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Feminist Modesty
In Defense of Modesty

Jessica Valenti recently wrote a rather scathing critique of Wendy Shalit and the "Modesty Movement" entitled "Chastity is Chic" , and unfortunately, Ms. Valenti got it all wrong this time.

The problem is a simple one; extreme viewpoints are almost assuredly wrong. I have a great deal of respect for Valenti and her feminist blog Feministing 1, of which I have been a regular reader ever since I ran across Jessica's article "Abstinence Double Standard Threatens Girls' Health" around a year ago. Generally, I respect her views and find her points to be salient and thought provoking2, but in this particular article she castigates the whole "Modesty Movement" based on a few rather loathsome aspects. After I finished reading "Chastity...", I was left with the understanding that in the feminist world, there are only two types of girls: the prudes and the sluts.

This is clearly not the case.

Feminism is about choices. It is the fight to give women the right to choose who they want to be—not to have the same rights to choose as men, they should definitely aim higher than that—but the right to make lifestyle decisions without benefit of enforced gender roles. It is not, however, the right to make lifestyle choices without benefit of judgment or consequence.

If a woman wants to have a series of casual sexual relationships, that should completely be her choice. By the same token, if she wishes to remain abstinent until marriage, that should also be her choice. But both women should recognize that there will be a segment of the population that will look down on them for their choices. This is not a sexist notion, it is a humanist notion. So those who abstain will be prudes and those who do not will be sluts—full stop. We, as people, are judgmental of those who do not adhere to our sense of morality; so the solution isn't to try to convince each other of the inherent correctness of our moral code, but to live-and-let-live. To allow others to do what they feel is right, while we do what we feel is right. That's what choice is all about, isn't it?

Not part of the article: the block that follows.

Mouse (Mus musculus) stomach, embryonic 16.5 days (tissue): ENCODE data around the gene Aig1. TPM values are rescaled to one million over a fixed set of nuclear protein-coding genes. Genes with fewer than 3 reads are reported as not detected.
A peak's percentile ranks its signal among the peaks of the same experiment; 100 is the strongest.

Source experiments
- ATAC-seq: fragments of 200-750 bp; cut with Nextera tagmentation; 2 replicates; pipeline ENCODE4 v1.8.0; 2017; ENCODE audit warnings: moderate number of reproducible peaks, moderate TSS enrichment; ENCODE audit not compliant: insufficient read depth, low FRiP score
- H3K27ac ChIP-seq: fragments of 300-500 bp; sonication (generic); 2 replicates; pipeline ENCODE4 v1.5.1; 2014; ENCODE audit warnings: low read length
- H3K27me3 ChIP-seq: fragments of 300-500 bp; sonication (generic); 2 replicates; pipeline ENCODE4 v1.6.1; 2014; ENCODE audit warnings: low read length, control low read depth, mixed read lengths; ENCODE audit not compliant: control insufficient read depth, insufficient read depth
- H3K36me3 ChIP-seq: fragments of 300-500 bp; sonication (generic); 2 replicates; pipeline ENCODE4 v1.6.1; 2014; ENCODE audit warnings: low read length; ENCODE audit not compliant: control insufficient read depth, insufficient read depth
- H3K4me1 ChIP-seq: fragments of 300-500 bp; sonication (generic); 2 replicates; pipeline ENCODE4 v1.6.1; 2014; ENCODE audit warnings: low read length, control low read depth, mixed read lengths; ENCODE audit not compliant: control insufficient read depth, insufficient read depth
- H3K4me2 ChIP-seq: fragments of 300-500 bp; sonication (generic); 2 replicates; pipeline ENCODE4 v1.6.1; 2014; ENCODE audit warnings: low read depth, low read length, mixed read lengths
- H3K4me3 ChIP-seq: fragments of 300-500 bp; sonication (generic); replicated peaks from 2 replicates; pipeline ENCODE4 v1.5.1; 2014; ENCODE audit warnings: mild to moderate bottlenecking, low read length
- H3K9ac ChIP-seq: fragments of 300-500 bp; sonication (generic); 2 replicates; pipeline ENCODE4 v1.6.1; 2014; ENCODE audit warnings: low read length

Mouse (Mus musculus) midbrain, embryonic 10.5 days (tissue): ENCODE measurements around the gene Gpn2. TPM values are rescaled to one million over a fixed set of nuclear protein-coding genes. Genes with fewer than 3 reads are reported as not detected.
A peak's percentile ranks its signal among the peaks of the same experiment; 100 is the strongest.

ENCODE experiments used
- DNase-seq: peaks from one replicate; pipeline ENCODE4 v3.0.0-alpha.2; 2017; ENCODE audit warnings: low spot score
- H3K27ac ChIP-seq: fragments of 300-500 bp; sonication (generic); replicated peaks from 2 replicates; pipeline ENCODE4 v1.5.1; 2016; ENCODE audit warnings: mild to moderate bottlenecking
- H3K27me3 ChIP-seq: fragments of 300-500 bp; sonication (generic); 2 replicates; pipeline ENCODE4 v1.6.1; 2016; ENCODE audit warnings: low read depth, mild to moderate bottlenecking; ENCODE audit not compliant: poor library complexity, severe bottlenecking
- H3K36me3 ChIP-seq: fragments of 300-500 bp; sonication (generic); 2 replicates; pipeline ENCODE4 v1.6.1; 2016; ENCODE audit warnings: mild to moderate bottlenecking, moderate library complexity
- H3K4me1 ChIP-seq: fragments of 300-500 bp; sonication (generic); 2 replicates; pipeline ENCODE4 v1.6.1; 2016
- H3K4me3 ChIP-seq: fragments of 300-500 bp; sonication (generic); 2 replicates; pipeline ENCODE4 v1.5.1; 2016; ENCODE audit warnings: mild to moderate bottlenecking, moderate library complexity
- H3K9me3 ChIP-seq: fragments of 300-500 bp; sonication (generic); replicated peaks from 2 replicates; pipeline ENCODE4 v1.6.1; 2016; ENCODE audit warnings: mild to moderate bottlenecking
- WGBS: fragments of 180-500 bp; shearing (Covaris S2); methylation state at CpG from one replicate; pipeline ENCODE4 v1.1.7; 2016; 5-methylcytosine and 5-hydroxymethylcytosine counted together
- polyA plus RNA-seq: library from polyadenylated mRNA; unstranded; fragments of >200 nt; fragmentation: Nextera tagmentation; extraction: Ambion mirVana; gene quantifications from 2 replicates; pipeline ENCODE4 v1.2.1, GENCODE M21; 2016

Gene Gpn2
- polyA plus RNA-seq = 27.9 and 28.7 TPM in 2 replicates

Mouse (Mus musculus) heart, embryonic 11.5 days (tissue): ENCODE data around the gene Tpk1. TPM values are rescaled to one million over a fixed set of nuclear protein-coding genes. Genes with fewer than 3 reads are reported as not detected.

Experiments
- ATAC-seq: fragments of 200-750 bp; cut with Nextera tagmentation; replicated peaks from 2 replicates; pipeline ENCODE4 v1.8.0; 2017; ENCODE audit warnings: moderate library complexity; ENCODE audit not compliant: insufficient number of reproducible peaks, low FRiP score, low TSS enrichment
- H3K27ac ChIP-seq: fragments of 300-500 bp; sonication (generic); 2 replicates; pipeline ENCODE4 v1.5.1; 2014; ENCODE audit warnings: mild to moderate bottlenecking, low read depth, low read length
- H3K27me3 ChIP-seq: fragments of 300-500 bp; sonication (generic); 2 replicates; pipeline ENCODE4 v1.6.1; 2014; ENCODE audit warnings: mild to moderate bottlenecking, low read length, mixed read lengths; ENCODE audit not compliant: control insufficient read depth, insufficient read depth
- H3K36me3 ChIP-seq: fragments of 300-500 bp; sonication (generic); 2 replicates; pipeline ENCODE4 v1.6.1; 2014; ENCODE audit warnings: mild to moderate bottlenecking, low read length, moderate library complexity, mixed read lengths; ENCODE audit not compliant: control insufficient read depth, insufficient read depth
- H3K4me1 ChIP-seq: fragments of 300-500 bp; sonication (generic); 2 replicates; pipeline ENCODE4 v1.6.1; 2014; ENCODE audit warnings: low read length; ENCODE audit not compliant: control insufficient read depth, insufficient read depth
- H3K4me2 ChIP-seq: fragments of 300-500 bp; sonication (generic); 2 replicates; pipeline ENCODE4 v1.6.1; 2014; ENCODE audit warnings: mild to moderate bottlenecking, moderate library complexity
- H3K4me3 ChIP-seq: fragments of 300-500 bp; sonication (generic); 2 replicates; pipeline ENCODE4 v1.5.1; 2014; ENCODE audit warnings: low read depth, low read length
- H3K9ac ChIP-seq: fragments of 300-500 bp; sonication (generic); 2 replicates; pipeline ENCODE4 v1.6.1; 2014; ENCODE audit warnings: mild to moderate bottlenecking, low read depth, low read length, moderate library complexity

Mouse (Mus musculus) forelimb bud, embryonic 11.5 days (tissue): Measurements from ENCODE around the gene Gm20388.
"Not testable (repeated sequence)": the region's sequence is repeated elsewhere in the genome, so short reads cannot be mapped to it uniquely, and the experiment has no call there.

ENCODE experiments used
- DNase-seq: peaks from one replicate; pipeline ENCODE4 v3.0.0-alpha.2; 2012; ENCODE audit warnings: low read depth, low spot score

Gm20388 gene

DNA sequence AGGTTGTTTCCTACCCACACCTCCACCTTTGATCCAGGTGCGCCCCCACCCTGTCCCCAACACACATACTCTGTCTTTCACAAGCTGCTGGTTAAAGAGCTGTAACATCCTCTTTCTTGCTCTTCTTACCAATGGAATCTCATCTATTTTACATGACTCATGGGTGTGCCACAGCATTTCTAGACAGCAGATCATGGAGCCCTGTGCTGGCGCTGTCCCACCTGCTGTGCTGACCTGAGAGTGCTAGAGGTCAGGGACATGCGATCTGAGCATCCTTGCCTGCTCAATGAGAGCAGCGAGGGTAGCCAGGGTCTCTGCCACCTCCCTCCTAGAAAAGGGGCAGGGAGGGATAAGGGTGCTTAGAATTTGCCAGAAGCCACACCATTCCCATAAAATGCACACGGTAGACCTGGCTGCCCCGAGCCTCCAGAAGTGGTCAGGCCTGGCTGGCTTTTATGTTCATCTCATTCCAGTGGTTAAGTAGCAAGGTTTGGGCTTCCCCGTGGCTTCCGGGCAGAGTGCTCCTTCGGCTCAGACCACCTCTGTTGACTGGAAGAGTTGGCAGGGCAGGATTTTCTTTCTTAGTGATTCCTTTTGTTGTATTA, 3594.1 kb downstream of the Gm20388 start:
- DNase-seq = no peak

But what about the hypocritical double-standard that exists? Women that sleep around are sluts, men that do are studs. The solution is not to start calling promiscuous women "studs", but to recognize that promiscuity—as used in the pejorative sense—is not a desirable trait in either gender. Listen, if I see a guy in a camouflage suit with a brush-cut and a rifle, I think soldier. If I see a chick in a long white coat with a stethoscope around her neck getting out of a BMW, I think doctor. If I see a chick in a crotch-length skirt and a midriff revealing shirt with a pound and a half of eye makeup smeared on her face, I think slut. When people see me in my sleeves-off shirt and tattooed biceps, they think convict. It isn't necessarily sexist, part of how we judge people is based on appearance. While it is titillating to see a chick pop her top on a Girls Gone Wild DVD ($13.99 on DVD), marriage is not the first idea that finds its way into my head once blood flow resumes its normal course.

It is about choice, and I find it hard to fault any movement that tries to make a wider range of healthy choices cool to our youth. I applaud the feminist movement for helping women to become more comfortable with their sexuality, helping close the pay gap, fighting for reproductive rights, and all of the other good it has brought. I similarly the Modesty Zone for trying to portray the other side of the sexually liberated fence as a viable option too. Take it from a guy, growing up, you are inundated with the notion that only "nerds" and "losers" are still virgins by high school graduation; and this is becoming a growing problem among girls now.

The problem is the heterogeneous nature of "feminism" and the strange bedfellows it brings together. Uber-conservative women who have a strong interest in pay equity are suddenly lumped in with man-hating grrls and womyn who wish to see men shipped off to an island—and they are, in turn, joined with socialist women in search of an end to the evil, sexist capitalism. Shalit's message of chastity and Valenti's message of sexual freedom aren't really at odds with one another, but because they come from remarkably different socio-political views, it would certainly appear that way.

The solution is, as usual, the middle of the road. Wendy... Jessica... kiss and make up, because you are both right. Women are in fact over sexualized from a very young age, and I cannot believe that it has no impact on relationships, pregnancy rates, and a host of other issues. Conversely, the ideals expressed (heavy handedly, I might add) by the so-called "modesty movement" are not for everyone—that's why we're not asking you to the prom, it's not that you won't put out, it's that you're too judgmental! I think the only real solution is for both of you ladies to come by my place in lovely Detroit; and you can both kick me in my sexist, misogynist balls! (Then make me some dinner)3


1 If you are even vaguely interested in the feminist movement, I highly suggest pointing your RSS reader at Feministing. It is a great way to keep up with contemporary feminism.
2 Oh, and she's hot. Oh, wait, I didn't mean that; I'm not sexist. I meant her brains make me hot. Err. I'll stop now.
3 Just kidding. Unless, you know, you want to make me some dinner. I'm partial to Italian.